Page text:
Q: I closed on my house in July, 1993. I want to know if I’m at the pointA Point is one percent of a loan amount. at which the lenderA Lender is a person, company, corporation, or entity that lends money for the purchase of real estate. can automatically drop my private mortgageA Mortgage is a document granting a lien on a home in exchange for financing granted by a lender. The mortgage is the means by which the lender secures the loan and has the ability to foreclose on the home. insurance (PMI). I’ve been told that if I’m at a loanA Loan is an amount of money that is lent to a borrower, who agrees to repay it plus interestInterest is money charged for the use of borrowed funds. Usually expressed as an interest rate, it is the percentage of the total loan charged annually for the use of the funds..-to-value ratioThe Loan-to-Value Ratio is the ratio of the amount of money you wish to borrow compared to the value of the property you wish to purchase. Institutional investors (who buy loans on the secondary market from your mortgage company) set up certain ratios that guide lending practices. For example, the mortgage company might only lend you 80 percent of a property's value. of 78 percent, or less, PMI can be dropped without refinancing.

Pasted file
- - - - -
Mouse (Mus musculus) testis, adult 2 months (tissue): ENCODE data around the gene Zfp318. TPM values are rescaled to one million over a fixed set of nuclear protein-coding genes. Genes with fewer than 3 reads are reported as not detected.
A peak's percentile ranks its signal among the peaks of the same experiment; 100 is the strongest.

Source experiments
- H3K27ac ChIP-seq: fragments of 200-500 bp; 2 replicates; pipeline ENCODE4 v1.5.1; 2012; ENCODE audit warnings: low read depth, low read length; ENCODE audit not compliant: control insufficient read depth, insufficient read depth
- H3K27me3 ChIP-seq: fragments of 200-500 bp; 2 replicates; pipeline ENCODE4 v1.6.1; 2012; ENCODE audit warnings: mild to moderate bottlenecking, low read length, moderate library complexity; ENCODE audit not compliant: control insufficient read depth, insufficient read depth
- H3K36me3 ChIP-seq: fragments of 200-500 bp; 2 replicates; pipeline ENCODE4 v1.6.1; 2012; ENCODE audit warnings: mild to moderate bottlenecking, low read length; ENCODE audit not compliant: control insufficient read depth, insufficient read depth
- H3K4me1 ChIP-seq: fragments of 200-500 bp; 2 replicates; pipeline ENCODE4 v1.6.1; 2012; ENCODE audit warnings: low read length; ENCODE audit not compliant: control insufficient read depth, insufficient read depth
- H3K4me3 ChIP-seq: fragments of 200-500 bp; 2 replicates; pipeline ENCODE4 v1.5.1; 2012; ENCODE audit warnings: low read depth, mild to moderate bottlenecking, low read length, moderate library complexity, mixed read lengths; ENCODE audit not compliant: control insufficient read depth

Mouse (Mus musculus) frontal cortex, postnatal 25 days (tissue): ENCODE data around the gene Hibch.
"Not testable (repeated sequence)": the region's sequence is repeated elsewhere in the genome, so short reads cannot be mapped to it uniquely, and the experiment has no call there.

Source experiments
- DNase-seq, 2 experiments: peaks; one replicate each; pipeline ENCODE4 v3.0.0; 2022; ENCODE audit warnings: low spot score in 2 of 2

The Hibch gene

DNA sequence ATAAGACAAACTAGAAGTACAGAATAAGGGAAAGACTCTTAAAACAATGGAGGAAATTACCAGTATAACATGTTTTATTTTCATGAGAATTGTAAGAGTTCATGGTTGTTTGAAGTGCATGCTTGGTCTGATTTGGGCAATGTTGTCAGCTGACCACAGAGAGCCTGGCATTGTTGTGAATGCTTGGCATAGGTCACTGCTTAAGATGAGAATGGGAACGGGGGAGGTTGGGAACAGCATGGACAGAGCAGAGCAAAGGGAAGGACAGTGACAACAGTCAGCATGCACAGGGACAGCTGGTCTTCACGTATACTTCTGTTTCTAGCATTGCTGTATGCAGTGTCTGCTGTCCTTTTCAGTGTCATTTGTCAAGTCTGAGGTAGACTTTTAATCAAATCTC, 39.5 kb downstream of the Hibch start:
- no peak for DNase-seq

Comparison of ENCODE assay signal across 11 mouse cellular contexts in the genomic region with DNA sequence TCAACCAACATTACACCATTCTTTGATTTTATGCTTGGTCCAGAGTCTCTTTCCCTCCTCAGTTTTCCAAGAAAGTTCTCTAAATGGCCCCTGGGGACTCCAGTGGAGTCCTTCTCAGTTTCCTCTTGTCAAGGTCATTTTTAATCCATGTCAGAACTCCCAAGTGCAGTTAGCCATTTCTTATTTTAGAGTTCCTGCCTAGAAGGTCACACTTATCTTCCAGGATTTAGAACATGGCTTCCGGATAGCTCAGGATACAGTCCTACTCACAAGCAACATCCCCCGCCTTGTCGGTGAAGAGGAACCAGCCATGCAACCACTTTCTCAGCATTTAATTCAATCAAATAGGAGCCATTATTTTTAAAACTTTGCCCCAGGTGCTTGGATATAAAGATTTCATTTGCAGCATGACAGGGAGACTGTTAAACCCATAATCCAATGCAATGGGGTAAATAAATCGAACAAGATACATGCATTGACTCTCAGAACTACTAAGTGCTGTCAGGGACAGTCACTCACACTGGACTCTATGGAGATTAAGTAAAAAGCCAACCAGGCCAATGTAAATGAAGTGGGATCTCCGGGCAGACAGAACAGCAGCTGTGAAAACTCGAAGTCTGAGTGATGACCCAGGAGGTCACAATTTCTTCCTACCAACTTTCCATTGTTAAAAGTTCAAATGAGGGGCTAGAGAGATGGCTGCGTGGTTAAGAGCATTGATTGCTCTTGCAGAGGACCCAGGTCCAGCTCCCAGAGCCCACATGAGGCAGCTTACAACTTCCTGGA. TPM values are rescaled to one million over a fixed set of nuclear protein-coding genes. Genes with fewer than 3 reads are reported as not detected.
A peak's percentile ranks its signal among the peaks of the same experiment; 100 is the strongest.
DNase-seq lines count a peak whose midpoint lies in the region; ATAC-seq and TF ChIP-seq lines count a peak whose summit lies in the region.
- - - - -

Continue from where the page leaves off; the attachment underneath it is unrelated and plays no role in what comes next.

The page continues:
A: When you’ve paid down your loan so that you have at least 22 percent equityYour share of ownership in a company. Stockholders are often referred to as equity investors, because they invest in the equity of a company. based on the original sales price (or up to 25 percent if you bought your home within the last 5 years), the lender is supposed to automatically drop your private mortgage insurance (PMI) payments. However, that regulation is only for loans that were completed starting in the late 1990s. Your loan doesn’t qualify.
On the other hand, if you can prove that you have at least that much equity in your home, your lender should be able to drop your PMI payments, without you having to refinance your mortgage.
Give your lender a call and ask what the procedure is to drop PMI. The lender should be able to give you these instructions in writing, although you may have to pay for an appraisalAn Appraisal is the opinion of an appraiser, who estimates the value of a home at a specific point in time for the purpose of financing or refinancing a home..
But please think about refinancing. Even if you got the lowest interest rate in 1993, which was about 6.5 percent on a 30-year fixed rate loan, you may be able to do a lot better today, because you now have so much in equity. If you refinanced, not only would your loan be reamortized on the much lower balance, but you would stop paying your PMI.
In fact, you may be able to trade your current loan for a 15-year loan or even a 10-year mortgage and still pay exactly what you’re paying now.
I encourage you to shop around for a refinance now, before rates rise any further. I think you could save yourself thousands of dollars and shave years off your mortgage term.
Feb. 28, 2001.